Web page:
Just how significant is the guilty plea from the former US national security adviser, and what could it mean for the Trump administration?
Former United States national security adviser Michael Flynn has pleaded guilty to lying to the FBI about conversations he had had with the Russian ambassador to the US.
Mr Flynn admitted on Saturday he lied when he told FBI agents in January this year that he did not ask Sergei Kislyak to refrain from escalating matters in response to US sanctions against Russia.
But just how big is this development and what could it mean for US President Donald Trump?
Has Flynn struck a deal with investigators?
A US legal expert has claimed there is a strong possibility that General Flynn is cooperating with the investigation led by Special Counsel Robert Mueller into possible Russian meddling in the 2016 US election.
Former US attorney and University of California lecturer Harry Litman told SBS News it is highly likely that Mr Flynn will go on to give evidence against a major figure in the Trump administration.
“Because it’s a plea he promised the special counsel to tell everything he knows and in fact, he will not get any benefit for cooperation until he has done everything that’s asked of him,” he said.
“So he is essentially in the control of Mueller and his team and that means everything that he knows, Mueller will soon know, and eventually the American people will know.”
Mr Litman says it is obvious from the structure of the plea agreement that Mr Flynn is already cooperating. This has yet to be confirmed.
“We know he’s agreed to cooperate in order to have many other charges dismissed. We know what it means to cooperate. I was a US attorney and prosecutor and worked with Bob Mueller. And it’s quite clear is what it obligates Michael Flynn to do, is to be a complete, open book.”
Aaron Connelly, a research fellow at independent Australian think tank The Lowy Institute, told SBS News most lawyers in the US believe more charges could have been brought against Mr Flynn and that could be a reason why he is potentially cooperating.
“Michael Flynn is a pretty big fish; he’s not someone who Mueller would normally go easy on unless he thought Flynn could implicate others higher up in the administration like Donald Trump’s son in law and senior adviser Jared Kushner, or potentially even the president himself,” Mr Connelly said.
“We don’t know that Michael Flynn will, in fact, be able to do that, but that seems like the game Mueller is playing, by going relatively easy on him and only bringing charges against him for lying to the FBI.”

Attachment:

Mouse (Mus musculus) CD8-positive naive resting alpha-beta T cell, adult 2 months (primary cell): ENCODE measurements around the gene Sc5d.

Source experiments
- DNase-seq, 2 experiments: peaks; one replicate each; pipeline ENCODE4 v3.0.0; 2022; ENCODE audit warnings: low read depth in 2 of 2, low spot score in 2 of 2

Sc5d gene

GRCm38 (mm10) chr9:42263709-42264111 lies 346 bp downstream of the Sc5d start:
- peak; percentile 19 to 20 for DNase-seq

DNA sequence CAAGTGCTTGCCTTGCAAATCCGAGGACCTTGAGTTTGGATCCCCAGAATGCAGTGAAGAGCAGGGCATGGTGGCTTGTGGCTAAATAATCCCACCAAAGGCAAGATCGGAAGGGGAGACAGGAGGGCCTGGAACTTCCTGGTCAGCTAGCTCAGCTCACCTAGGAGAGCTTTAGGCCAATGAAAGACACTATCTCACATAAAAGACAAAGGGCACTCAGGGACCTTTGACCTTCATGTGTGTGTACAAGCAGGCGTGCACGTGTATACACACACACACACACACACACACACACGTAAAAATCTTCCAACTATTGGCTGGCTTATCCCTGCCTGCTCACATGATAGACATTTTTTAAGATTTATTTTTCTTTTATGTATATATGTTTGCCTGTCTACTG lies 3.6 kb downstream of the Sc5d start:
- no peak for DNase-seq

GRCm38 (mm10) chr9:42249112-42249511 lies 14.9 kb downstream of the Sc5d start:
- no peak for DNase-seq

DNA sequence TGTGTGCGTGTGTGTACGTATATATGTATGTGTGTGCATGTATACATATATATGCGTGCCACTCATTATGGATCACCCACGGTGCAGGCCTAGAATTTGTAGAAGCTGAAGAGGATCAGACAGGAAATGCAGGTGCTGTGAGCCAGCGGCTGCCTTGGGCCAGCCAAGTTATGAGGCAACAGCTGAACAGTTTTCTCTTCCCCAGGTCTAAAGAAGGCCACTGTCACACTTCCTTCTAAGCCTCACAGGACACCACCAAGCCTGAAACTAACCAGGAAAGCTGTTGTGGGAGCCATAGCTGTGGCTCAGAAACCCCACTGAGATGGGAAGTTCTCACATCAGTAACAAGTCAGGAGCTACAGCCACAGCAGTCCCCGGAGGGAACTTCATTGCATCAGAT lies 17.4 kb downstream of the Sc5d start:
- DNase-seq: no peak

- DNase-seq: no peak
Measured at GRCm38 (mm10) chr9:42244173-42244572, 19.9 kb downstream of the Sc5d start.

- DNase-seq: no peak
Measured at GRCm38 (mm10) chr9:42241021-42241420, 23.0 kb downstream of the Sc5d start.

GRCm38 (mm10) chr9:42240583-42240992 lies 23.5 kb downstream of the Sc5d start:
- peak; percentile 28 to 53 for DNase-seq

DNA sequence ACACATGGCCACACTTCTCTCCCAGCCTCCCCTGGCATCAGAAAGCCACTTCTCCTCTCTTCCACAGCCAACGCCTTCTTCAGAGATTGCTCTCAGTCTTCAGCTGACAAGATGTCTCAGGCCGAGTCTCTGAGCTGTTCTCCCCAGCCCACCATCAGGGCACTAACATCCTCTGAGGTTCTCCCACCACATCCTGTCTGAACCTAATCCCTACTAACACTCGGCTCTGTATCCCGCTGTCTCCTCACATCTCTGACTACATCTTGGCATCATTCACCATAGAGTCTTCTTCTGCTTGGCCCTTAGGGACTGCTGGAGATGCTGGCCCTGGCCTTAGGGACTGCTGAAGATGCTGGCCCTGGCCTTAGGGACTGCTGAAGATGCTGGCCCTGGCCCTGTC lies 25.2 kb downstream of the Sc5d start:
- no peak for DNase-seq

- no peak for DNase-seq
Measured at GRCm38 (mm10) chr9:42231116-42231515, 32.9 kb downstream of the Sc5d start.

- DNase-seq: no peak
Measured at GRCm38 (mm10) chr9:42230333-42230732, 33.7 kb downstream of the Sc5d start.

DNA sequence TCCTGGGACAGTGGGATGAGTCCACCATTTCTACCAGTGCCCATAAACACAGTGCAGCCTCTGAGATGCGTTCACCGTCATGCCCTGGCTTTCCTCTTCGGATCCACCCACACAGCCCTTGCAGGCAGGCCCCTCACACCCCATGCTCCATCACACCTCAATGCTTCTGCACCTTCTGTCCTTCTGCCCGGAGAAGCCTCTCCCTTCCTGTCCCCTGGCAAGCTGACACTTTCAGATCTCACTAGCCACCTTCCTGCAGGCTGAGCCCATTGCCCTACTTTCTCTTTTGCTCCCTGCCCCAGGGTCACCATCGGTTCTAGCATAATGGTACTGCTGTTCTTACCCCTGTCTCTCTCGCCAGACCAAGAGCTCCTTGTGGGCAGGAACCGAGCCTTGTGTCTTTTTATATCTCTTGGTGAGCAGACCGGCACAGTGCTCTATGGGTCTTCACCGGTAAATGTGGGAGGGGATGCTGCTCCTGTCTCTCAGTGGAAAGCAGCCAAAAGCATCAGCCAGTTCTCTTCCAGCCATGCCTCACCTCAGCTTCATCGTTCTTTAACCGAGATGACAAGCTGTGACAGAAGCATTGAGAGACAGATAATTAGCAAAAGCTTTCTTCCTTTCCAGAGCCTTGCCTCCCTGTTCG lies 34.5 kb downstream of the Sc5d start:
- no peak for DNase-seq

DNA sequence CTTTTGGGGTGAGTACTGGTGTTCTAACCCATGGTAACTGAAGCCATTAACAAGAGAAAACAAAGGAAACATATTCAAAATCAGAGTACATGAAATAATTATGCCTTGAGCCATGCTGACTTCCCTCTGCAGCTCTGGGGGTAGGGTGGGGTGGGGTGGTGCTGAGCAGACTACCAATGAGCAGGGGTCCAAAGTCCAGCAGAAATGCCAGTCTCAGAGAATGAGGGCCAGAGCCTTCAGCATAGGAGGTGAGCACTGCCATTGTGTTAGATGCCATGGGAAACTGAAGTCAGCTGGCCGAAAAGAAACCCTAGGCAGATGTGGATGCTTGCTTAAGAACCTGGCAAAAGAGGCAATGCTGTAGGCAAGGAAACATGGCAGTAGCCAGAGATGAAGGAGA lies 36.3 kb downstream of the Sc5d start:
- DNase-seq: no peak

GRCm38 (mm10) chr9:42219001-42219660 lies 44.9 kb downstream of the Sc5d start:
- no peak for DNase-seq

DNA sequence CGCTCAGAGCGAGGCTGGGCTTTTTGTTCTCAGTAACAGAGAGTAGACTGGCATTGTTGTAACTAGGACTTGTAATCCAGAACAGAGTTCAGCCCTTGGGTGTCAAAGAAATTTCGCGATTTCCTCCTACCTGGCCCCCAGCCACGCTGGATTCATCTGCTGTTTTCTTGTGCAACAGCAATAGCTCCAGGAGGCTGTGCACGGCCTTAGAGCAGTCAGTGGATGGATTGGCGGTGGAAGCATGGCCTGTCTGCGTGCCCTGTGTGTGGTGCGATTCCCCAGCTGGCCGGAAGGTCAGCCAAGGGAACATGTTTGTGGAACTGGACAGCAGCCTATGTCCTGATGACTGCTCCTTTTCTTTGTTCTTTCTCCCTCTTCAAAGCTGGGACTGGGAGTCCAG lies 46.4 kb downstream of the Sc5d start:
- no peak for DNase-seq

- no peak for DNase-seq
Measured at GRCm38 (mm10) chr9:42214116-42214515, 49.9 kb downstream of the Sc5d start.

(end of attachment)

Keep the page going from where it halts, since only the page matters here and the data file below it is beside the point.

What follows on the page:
Did Trump shoot himself in the foot?
Responding to the revelations at the weekend, Mr Trump issued a series of tweets – one in which he said he had fired Mr Flynn for lying to the FBI.
Apart from that being the first time the public discovered that Mr Trump fired his former adviser because he'd lied – it also implies that the president knew about Mr Flynn’s predicament when he, according to former FBI Director James Comey, allegedly asked him to “go easy” on Mr Flynn. That could constitute obstruction of justice, a possibly impeachable offence.
The White House has since said Mr Trump’s lawyer wrote the tweet. But Mr Litman says that doesn’t really work as an excuse.
“As long as it’s sent out over his Twitter account he’s adopted it for legal purposes ... it’s the same thing as if he said it,” Mr Litman said.
“Plus it would be bizarre and problematic if his lawyer drafted that. Whichever way you look at it that tweet increases the pressure on him .”
What’s next for Kushner?
Mr Connelly says it doesn’t look good for Mr Trump’s son-in-law and senior adviser Jared Kushner. He says there is speculation that Mr Kushner may have been involved in instructing Mr Flynn to carry out some of the actions detailed in the document by which he pleaded guilty.
Mr Litman agrees that Mr Kushner is in hot water. Mr Flynn, he says, could put Mr Kushner at the centre of major events that investigators were lied to about or which were not mentioned.
“His water is starting to boil I would say. He already had difficulties over a number of omissions and misrepresentations that his lawyers have tried to say were simply negligent.”
An 'extraordinary' development
Mr Connelly says the Flynn charge is a major escalation in the Mueller probe, given his influence on the president.
“He was a key surrogate, he was often seen in the media speaking on behalf of candidate Trump and he was national security adviser for 25 days.
Mr Flynn's tenure as national security adviser ended in February after he spent just 25 days in the Trump administration.
“It’s extraordinary that within a year of him being sworn in as national security adviser he has now entered a guilty plea for a felony for lying to the FBI.”
But there's no 'smoking gun'
There is still a lot the public don't know about the Flynn plea and pieces of the puzzle are still missing, Mr Connelly says.
“I don’t think we’ve seen a smoking gun yet,” he said.
“What we know is that Michael Flynn lied to the FBI when he was asked about his conversation with Russian officials during the transition.
“There is nothing here that would prove a quid pro quo between the Trump campaign and Russia and certainly Donald Trump’s knowledge of that quid pro quo.”
But Mr Litman claims it's only a matter of time.
“Where we are now is getting close to the bullseye,” he said.
“If Flynn – who now becomes the star witness - gives up all this information, we’re really honing in on what looks like to be the final three people in the investigation, that is: Donald Trump Jnr, Jared Kushner, and President Trump.”